# In the uncertainty principle, are $\Delta x$ and $\Delta p$ uncertainties? [duplicate]

I was thinking about a very old exam where the UP was expressed as $$\Delta x\Delta p\geq\frac{\hbar}{2}.$$

From what I understood in my measurement course, the uncertainty of a measurement model $$Y$$, $$u$$, is written as $$\delta_{Y}$$ in the case of its systematic uncertainty and $$\sigma_Y$$ for the statistical uncertainty. Either way, the associated error of measurement is expressed as $$\Delta_Y$$.

Now, I am left with some doubts in my minds:

1. I read that the HUP is associated to the intrinsic uncertainty of the system and not to measurement uncertainties: perhaps the physical notation for intrinsic uncertainties is different?
2. What is $$\Delta$$ in $$\Delta p$$, an operator? If that's the case, perhaps the uncertainty is given by $$\Delta$$ applied to $$p$$?
3. If it's uncertainty, then the system can assume values of $$x$$ and $$p$$ such that the product of their errors is less than $$\frac{\hbar}{2}$$ (thus the possibility of a more accurate measurement than whatever "limit" the HUP provides), as long as they're within an interval that satisfies $$\Delta x\Delta p\leq\frac{\hbar}{2}$$? In introductory courses, it's often described as if it's impossible to measure their (well-approximated) value, rather than not being able to tell if it's (reasonably close to) the "true" value; perhaps that's where my doubts come from.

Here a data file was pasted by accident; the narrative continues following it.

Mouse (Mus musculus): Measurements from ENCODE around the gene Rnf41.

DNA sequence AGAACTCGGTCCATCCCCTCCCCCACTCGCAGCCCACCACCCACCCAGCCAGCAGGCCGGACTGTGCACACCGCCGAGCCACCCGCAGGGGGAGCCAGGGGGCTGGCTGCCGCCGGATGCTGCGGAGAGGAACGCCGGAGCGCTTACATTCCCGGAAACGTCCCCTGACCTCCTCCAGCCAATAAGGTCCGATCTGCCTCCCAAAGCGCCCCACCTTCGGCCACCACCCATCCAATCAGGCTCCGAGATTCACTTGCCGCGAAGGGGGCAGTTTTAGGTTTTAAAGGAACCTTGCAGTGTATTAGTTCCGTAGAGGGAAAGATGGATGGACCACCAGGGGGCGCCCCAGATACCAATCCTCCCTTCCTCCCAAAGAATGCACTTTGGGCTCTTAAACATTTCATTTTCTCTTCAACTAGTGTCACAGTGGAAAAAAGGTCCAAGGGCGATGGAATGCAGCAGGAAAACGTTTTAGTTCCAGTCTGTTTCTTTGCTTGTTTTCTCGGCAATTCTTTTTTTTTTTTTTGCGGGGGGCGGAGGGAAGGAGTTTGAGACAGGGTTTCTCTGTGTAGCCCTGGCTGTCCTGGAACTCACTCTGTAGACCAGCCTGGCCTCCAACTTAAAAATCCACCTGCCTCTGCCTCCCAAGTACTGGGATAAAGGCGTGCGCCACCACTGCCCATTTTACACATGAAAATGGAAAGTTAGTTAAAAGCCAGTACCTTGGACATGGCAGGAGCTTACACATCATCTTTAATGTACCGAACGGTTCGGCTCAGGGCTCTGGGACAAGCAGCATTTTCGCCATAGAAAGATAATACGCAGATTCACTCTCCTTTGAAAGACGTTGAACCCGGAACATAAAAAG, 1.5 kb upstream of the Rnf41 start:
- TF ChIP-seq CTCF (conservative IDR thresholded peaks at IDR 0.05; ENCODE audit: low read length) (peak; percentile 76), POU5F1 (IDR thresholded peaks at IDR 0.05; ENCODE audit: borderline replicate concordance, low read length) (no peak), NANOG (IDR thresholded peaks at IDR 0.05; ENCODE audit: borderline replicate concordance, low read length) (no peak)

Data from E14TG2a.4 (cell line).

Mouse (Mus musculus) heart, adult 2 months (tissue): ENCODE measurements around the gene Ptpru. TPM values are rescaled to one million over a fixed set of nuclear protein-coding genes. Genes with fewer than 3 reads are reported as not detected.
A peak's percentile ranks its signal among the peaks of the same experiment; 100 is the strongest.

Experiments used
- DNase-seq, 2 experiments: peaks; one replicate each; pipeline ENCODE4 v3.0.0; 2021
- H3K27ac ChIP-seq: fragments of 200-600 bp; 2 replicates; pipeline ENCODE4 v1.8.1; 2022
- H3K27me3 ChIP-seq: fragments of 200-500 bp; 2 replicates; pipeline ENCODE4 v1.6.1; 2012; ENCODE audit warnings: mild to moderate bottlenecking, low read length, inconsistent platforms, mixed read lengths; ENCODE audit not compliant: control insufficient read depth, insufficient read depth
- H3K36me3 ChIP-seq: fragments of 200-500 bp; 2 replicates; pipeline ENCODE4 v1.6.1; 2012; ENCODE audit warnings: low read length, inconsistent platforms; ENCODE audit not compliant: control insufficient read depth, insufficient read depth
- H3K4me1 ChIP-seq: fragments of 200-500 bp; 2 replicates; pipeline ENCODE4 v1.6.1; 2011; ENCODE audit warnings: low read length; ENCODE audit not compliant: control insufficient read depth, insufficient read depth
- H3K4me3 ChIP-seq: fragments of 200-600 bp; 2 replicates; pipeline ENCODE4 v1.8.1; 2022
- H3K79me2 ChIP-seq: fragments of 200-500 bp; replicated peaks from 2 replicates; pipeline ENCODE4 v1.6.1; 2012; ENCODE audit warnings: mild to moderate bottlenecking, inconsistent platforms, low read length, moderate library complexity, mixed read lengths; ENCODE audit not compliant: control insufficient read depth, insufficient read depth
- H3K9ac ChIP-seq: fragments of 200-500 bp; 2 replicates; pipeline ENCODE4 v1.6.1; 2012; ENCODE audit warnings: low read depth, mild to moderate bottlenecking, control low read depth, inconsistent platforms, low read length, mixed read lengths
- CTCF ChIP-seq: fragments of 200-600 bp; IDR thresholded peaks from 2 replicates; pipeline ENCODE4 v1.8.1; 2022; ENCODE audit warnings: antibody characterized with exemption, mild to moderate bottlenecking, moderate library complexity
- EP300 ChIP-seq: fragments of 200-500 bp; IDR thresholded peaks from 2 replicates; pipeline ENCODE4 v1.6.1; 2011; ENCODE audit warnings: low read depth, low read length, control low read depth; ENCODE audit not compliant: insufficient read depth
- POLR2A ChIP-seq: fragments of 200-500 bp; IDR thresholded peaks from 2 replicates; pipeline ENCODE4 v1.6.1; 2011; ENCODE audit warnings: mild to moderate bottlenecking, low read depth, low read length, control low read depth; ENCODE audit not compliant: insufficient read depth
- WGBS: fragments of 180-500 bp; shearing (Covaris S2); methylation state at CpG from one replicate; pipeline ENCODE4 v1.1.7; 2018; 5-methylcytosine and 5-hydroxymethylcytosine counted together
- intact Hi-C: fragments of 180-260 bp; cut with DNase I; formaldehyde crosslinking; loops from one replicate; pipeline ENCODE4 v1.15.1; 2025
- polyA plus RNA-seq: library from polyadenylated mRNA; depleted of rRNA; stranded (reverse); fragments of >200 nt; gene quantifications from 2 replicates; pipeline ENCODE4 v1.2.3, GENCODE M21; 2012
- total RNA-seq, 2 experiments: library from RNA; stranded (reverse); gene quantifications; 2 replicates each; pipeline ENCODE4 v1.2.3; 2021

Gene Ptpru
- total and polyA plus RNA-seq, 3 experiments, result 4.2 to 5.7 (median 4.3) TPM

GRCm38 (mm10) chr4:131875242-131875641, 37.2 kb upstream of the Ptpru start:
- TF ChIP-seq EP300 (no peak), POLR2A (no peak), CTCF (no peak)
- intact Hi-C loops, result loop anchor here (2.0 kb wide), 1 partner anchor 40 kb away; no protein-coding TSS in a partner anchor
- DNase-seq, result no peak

4. I understood nothing and I should revisit everything from scratch (very possible scenario).

I haven't checked other definitions of the UP, its relations and whatsoever, so with this definition I am really confused and I don't get what I got wrong.

• Possible duplicates: physics.stackexchange.com/q/572348/2451 and links therein. Jan 5, 2022 at 19:42
• $\Delta x$ is the standard deviation, i.e. $\langle (x - \langle x \rangle)^2 \rangle^{1/2}$. Jan 5, 2022 at 20:04